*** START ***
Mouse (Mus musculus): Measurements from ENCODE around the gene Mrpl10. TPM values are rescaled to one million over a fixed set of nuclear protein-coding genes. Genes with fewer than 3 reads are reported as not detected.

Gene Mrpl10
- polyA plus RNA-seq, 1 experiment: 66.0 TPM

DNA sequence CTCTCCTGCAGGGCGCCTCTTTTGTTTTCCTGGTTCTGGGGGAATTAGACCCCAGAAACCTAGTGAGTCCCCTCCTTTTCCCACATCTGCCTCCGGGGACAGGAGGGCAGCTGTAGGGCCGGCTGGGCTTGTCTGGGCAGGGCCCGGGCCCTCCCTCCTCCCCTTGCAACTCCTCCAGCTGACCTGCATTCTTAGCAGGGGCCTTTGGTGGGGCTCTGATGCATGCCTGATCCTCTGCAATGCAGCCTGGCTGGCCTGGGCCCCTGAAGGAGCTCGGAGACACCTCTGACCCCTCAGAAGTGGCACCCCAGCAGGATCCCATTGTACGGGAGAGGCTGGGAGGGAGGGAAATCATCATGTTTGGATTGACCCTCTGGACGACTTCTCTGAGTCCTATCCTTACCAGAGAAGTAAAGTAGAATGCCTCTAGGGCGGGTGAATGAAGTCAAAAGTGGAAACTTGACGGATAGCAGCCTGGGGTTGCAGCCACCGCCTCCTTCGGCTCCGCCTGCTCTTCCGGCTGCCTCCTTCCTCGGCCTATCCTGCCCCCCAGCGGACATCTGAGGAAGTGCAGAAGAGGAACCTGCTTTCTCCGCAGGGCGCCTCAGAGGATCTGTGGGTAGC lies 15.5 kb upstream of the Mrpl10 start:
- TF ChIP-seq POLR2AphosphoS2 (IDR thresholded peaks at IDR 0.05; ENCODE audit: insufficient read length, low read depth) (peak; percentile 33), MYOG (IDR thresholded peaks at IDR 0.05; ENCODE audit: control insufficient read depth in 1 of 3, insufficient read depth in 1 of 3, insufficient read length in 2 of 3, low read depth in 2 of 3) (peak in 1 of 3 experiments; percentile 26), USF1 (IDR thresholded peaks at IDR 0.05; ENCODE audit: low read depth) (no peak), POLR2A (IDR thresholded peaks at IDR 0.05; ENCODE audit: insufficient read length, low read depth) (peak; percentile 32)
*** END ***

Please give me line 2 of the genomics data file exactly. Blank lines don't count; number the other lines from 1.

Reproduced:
Gene Mrpl10